The Elephant in the Bedroom: Automobile Dependence & Denial : Impacts on the Economy and Environment by Stanley I. Hart and Alvin L. Spivak - Recommended by 'ws' in a thread on bike evangelism. I (Alan) have not read it, but it does remind me to throw in a quick reference to urbanist works by Simon Gideon, Frank Lloyd Wright, Le Corbusier (those for a historic 20thC note), Jane Jacobs, Kevin Lynch, Rob and Leon Krier, Colin Rowe, Robert Venturi, Andres Duany, Elizabeth Plater-Zyberk, Richard Sennett's The Fall of Public Man, and those are just off the top of my head; I'll add more as I think of them.
18 March 2013

Transportation Affordability
Evaluation and Improvement Strategies
25 February 2013
Todd Litman
Victoria Transport Policy Institute
21 March 2013

What share of road spending in Oregon is covered by general taxes (as opposed to user fees)? (Answer: 64%)
13 May 2013

Who Should Pay for Transportation Infrastructure? What is Fair? by Todd Litman

"For both fairness and economic efficiency sake, roadway user fees, including fuel taxes, road tolls and parking fees should be raised to pay a greater share of road and parking facility costs. In this context, proposals to tax bicyclists are unfair and a distraction from a serious discussion of transportation finance."

22 July 2013

Chuck Mahron's Strong Town's blog:
"Why Suburban Growth Is a Ponzi Scheme" from Streetfilms:
28 July 2013

Slightly off-topic of bikes paying for roads, this blogger sets out the proposition that biking is safe by using financial analysis including the bike rider's lifespan. He backs it all up with solid, sane references. While I found it a bit whacky in my initial reading, it does make sense and keeps coming back to me in other reflections. A couple quotes for flavor:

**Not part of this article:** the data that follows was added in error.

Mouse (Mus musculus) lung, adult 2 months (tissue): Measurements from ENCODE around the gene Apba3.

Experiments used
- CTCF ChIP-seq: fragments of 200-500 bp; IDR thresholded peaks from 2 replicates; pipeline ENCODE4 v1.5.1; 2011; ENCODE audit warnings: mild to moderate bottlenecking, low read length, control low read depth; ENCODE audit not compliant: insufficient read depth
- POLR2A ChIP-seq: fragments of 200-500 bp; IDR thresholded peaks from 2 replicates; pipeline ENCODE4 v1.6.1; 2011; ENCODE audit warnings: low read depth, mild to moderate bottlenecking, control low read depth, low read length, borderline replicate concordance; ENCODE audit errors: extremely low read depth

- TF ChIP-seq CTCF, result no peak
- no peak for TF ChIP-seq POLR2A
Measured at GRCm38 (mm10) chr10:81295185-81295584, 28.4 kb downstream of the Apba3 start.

Riding a bike is not more dangerous than driving a car. In fact, it is much, much safer:

Under even the most pessimistic of assumptions:
Net effect of driving a car at 65mph for one hour: Dying 20 minutes sooner. (18 seconds of life lost per mile)
Net effect of riding a bike at 12mph for one hour: Living 2 hours and 36 minutes longer (about 13 minutes of life gained per mile)
Given these final adjustments to the data, I close the article with my own best estimates:

Biking vs. Driving

Driving a car at 70MPH for one hour:
20 minutes of lifespan erased
$35.00 per hour of money burned

Riding a bike at 12MPH for one hour:
4.5 hours of lifespan gained
$100 of monetary gains secured

On a Per-Mile Basis:
Car: Lose 50 cents and 18 seconds of life
Bike: Gain $8.33 and 1350 seconds of life
12 Nov 2013: Do bikes get a free ride? Advocates' infographic shows why not

"...we seem to be approaching a point at which local transportation funding will be forced to change, due to falling gasoline consumption and rising construction costs.

"As for the facts of the infographic, there are some wrinkles: In the City of Portland, unlike in many other cities, the local transportation budget comes almost entirely from auto-related fees. That's why our unusual success in reducing auto dependence over the last 17 years has been so rough on the city's street budget."
10 Dec 2013:

Mythbusting: Exposing Half-Truths That Support Automobile Dependency, by Todd Litman

Portland's 2030 bike plan would cost "$6 to $25 annually per capita, a small fraction of the approximately $665 per capita spent annually on roadways."
cont'd below...

grep bait: road taxes, bike taxes

Last edited by Alan; 02-05-2014 at 11:27 AM. Reason: piling it on